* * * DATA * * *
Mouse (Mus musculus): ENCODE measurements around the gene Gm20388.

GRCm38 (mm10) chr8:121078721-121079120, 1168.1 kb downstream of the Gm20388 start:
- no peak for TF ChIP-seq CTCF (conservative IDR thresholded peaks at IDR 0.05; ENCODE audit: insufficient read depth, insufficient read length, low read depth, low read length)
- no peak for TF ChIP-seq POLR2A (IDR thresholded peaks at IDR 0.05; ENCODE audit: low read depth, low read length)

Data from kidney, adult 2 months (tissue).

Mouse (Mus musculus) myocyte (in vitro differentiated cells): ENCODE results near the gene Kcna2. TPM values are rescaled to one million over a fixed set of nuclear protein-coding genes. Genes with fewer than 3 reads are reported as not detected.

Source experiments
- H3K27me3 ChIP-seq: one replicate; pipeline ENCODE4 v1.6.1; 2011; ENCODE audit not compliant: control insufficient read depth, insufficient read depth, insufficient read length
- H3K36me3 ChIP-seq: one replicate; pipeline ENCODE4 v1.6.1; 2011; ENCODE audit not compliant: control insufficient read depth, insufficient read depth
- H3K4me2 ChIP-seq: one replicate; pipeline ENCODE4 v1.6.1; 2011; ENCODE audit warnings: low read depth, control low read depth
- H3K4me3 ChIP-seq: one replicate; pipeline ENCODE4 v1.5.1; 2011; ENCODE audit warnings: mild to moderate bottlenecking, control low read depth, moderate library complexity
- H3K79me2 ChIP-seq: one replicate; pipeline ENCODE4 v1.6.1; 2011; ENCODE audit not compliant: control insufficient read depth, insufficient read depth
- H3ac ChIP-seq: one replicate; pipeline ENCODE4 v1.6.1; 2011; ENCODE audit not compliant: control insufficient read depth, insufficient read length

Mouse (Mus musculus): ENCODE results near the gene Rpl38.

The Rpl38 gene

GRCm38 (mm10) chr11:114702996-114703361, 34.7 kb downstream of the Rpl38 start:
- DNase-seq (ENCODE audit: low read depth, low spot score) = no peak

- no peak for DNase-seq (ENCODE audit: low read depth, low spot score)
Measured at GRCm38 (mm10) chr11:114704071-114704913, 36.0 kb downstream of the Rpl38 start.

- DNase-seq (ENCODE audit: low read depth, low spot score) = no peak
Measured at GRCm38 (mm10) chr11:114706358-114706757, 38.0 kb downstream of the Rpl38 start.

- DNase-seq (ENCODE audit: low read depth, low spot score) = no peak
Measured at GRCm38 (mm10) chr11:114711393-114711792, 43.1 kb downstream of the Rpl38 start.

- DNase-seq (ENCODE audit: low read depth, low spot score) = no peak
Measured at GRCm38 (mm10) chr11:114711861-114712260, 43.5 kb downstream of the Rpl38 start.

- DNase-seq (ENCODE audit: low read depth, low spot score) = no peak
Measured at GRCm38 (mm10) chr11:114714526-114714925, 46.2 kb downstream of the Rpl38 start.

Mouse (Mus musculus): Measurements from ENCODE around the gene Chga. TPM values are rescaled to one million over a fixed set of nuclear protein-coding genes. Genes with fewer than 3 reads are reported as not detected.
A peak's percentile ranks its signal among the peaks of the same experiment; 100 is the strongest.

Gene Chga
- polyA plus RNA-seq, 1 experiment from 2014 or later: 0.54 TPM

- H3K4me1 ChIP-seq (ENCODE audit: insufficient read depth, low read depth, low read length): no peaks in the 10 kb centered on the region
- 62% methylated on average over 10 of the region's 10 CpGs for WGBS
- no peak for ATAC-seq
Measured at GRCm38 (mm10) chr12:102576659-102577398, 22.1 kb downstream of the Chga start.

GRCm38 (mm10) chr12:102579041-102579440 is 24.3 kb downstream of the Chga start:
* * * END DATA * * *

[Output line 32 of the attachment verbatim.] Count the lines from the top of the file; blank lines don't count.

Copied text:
- H3K4me1 ChIP-seq (ENCODE audit: insufficient read depth, low read depth, low read length): no peaks in the 10 kb centered on the region